Example: 50 kilometers: Using the Fibonacci method: 50 = 34 + 13 + 3. Replace each of those Fibonacci numbers with the previous Fibonacci number, and voila: an approximate conversion from km to miles! So 50 km becomes 21 + 8 + 2 = 31 miles.

Note though that one could also just divide by 1.6, by dividing by 2 four times, and shuffling a decimal: 50 -> 25 -> 12.5 -> 6.25 -> 3.125 -> 31.25 miles.

Seems like a toss-up.

]]>Well, okay, so multiplying 50 by 1.6 in your head is pretty simple too (double it 4 times and shift a decimal), which gives you 80km, which is slightly more accurate.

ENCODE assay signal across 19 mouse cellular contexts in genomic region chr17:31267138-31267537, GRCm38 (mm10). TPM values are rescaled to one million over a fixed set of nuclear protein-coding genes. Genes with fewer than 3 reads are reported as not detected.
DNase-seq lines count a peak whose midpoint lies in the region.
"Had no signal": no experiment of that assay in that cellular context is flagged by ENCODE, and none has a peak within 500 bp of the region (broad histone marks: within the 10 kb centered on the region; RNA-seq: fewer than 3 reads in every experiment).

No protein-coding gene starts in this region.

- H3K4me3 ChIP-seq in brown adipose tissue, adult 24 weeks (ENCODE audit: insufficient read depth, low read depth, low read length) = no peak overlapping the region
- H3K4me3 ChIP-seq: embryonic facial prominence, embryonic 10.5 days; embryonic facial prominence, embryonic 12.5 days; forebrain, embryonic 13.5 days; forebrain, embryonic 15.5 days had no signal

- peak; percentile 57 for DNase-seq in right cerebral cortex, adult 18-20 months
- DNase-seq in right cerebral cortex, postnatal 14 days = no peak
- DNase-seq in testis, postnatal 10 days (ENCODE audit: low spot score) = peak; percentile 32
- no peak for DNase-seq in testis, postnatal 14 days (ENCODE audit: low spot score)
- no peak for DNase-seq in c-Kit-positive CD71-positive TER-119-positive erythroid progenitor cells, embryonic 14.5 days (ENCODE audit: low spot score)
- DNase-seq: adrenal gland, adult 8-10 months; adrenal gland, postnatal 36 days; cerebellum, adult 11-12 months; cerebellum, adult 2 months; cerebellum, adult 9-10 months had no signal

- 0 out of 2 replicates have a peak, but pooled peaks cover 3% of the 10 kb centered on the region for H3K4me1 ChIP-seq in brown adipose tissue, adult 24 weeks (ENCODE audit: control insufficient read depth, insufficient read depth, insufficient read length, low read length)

But still, to have this sort of application of representations of numbers as sums of Fibonacci numbers, that’s the sort of thing that makes me say “I love mathematics”.

]]>34->55, 13->21, 3->5. After summing up the shifted ones you’ve got kilometers: 50mi is approximately 55+21+5=81km (in this case, this gives you less than 1% error, since the true value is approx. 80.4672km). (I learned this trick from “Concrete Mathematics” by Graham, Knuth and Patashnik – yes _that_ Knuth;) – a really geeky book, very hard to read (for me), but also very interesting). ]]>